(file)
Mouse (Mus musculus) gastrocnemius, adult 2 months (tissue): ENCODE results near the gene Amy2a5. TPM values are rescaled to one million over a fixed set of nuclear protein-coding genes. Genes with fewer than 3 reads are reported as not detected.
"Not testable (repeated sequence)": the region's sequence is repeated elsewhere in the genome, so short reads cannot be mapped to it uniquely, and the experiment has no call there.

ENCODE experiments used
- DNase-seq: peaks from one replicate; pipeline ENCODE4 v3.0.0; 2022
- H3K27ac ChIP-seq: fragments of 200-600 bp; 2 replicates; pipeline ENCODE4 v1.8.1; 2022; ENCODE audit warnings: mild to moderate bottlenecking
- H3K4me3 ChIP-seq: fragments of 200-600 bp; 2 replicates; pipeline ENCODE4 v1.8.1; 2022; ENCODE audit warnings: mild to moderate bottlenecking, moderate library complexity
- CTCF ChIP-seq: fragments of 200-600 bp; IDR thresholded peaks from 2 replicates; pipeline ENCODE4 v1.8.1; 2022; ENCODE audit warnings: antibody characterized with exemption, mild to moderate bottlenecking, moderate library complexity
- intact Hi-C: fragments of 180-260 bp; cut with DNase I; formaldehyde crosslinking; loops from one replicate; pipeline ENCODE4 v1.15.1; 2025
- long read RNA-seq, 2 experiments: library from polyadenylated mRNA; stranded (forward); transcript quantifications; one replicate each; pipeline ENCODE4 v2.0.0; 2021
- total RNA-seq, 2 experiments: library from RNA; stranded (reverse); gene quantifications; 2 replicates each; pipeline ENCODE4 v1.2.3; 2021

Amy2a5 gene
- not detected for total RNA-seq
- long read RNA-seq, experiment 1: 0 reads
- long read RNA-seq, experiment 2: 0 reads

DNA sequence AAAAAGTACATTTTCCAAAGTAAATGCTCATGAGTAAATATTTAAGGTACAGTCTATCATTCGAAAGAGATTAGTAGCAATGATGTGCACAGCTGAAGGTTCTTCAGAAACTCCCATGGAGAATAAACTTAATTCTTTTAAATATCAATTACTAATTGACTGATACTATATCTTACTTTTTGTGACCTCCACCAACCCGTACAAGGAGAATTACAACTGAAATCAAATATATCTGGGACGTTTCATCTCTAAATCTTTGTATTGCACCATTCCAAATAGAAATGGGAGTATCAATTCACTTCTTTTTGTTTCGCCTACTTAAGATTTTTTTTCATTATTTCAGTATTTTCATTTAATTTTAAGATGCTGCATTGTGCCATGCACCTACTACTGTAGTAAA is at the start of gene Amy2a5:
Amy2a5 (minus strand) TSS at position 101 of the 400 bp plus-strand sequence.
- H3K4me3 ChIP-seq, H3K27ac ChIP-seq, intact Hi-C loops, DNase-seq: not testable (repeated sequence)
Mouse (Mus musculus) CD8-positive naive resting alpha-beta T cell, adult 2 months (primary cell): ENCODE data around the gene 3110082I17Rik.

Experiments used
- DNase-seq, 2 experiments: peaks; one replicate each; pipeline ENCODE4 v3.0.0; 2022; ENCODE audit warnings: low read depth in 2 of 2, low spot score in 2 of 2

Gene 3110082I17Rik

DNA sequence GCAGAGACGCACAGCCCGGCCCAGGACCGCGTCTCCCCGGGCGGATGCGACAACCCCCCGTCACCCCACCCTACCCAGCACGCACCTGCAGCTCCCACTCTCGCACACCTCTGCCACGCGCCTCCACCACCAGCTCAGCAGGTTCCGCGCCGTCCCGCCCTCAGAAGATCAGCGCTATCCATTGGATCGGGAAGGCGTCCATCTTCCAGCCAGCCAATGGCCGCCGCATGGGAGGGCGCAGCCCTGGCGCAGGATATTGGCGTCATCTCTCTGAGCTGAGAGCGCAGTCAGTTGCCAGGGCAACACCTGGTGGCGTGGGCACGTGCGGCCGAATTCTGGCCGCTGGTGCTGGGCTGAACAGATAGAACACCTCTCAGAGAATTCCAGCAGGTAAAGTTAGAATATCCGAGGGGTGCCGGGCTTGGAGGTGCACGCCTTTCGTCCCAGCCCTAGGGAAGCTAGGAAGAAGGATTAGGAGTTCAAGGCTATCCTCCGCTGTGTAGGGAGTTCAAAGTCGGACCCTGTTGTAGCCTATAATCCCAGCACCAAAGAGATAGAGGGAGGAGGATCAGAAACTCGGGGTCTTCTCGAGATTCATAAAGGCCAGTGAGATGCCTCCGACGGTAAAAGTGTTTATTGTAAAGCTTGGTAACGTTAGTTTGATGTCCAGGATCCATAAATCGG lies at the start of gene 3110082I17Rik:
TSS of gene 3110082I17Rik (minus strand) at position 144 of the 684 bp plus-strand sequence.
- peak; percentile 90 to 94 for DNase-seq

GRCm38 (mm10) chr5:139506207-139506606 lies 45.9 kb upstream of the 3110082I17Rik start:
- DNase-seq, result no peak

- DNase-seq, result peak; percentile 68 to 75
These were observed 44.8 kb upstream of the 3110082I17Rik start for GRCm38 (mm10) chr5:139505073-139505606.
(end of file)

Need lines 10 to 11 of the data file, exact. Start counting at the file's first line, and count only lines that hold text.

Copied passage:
- total RNA-seq, 2 experiments: library from RNA; stranded (reverse); gene quantifications; 2 replicates each; pipeline ENCODE4 v1.2.3; 2021

Amy2a5 gene